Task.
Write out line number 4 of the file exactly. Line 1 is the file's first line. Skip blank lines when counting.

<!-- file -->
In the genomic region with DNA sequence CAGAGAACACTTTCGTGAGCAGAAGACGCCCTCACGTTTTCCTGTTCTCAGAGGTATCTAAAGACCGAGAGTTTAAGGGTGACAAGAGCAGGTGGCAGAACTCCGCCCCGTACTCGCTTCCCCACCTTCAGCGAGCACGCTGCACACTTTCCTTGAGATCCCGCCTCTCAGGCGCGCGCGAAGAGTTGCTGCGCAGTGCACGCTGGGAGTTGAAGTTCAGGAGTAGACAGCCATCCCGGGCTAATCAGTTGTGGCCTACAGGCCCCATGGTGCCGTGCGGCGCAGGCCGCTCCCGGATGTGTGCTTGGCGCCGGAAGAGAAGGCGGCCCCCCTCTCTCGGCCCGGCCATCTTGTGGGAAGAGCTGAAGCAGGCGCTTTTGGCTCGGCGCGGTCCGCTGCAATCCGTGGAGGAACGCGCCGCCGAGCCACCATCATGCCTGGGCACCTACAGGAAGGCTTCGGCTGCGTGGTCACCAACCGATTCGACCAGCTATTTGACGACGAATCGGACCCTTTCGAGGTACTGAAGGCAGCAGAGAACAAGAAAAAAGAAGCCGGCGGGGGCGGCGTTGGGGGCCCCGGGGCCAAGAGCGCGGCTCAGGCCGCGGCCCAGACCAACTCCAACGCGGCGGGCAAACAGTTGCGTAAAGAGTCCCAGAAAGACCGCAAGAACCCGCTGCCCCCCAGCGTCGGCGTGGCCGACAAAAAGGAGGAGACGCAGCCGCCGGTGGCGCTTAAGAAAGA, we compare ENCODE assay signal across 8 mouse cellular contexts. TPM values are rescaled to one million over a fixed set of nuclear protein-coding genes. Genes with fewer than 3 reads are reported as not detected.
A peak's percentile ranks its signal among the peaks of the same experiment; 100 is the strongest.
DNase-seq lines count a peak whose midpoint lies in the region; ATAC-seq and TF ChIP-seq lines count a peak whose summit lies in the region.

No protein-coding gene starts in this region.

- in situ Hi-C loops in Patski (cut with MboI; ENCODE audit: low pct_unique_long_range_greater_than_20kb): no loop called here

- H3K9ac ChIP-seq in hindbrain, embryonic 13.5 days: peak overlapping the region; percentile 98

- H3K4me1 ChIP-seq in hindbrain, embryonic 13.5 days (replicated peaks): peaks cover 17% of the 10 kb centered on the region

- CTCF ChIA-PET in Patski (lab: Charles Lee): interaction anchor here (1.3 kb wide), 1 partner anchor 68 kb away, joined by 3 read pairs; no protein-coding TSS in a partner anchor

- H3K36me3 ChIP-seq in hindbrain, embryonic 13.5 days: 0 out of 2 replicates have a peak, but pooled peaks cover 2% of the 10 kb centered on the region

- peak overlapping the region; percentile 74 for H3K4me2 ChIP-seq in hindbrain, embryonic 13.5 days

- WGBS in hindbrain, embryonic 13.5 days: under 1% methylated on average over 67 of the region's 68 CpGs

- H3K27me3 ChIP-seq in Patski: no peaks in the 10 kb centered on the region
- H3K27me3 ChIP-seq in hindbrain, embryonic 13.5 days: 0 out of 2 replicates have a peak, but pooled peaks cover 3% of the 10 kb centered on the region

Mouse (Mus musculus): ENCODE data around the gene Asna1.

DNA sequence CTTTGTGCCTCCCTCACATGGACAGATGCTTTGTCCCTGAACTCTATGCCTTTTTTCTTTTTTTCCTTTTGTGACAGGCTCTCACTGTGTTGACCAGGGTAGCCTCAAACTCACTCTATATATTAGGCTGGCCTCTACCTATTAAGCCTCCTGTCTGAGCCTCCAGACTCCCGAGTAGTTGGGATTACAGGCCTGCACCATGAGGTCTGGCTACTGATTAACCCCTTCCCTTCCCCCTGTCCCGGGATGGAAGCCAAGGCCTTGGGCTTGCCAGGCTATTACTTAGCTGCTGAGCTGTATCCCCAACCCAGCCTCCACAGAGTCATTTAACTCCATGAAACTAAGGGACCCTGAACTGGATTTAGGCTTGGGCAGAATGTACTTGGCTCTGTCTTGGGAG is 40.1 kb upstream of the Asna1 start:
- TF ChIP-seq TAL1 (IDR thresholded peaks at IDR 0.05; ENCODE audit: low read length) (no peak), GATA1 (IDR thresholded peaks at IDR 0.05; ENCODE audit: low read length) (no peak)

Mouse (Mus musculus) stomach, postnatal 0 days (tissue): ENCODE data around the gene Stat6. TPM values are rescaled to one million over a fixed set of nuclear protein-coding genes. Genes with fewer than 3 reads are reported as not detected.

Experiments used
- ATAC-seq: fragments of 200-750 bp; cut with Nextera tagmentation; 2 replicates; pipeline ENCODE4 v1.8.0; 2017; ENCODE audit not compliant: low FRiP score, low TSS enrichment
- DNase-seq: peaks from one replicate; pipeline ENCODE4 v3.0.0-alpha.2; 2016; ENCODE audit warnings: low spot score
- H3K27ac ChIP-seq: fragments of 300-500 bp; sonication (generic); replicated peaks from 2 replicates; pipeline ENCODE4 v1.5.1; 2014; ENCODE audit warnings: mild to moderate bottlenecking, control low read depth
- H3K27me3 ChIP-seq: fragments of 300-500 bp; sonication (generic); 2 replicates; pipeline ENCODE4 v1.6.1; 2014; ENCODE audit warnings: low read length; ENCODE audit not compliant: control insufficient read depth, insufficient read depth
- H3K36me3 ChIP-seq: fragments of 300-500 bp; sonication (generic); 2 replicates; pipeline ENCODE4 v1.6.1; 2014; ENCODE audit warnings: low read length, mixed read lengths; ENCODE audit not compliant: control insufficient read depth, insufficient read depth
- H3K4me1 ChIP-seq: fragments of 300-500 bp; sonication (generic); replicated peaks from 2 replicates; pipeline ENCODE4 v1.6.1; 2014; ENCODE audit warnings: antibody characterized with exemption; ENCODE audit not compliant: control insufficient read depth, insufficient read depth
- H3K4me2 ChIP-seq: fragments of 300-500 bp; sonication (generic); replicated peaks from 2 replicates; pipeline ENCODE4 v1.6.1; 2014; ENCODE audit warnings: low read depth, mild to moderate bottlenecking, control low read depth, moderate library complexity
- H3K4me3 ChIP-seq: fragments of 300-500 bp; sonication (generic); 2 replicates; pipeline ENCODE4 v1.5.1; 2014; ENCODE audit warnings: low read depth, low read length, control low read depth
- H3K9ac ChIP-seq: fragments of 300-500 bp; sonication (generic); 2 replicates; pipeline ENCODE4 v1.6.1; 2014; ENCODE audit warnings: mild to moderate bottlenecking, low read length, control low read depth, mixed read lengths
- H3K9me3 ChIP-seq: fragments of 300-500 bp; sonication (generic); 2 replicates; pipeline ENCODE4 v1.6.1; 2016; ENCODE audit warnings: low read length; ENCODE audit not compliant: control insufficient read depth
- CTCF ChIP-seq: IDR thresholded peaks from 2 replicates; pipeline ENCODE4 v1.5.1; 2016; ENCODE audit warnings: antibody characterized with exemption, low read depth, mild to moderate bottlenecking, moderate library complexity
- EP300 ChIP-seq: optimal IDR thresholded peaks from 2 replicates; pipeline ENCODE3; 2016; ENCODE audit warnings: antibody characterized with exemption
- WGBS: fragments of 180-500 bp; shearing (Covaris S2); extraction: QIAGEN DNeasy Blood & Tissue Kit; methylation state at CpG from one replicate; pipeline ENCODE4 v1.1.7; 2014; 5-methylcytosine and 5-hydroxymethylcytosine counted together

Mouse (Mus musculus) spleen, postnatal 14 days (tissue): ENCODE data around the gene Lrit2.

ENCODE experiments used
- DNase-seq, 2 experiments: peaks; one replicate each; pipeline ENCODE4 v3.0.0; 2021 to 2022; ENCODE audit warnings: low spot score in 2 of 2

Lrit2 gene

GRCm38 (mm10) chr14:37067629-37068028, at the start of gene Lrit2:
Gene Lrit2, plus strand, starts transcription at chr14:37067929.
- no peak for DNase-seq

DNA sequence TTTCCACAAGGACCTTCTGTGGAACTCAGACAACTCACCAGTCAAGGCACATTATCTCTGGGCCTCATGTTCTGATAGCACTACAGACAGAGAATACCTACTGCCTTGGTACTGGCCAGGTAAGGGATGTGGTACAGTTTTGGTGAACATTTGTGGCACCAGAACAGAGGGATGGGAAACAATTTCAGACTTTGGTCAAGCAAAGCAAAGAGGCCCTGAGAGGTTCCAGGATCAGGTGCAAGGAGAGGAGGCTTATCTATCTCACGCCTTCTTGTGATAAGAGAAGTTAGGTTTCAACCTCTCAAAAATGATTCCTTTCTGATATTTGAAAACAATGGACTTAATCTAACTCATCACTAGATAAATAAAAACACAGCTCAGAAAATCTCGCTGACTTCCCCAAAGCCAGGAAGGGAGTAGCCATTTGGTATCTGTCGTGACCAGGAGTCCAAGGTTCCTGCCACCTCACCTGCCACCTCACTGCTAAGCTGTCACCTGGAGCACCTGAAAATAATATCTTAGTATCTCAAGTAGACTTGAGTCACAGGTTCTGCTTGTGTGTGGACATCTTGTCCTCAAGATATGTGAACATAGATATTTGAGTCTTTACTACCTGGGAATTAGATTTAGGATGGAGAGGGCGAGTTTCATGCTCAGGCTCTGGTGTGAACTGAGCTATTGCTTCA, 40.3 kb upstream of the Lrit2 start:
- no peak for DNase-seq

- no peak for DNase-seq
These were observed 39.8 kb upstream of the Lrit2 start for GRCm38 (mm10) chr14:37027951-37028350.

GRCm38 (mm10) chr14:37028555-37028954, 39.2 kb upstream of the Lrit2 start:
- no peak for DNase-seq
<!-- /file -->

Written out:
No protein-coding gene starts in this region.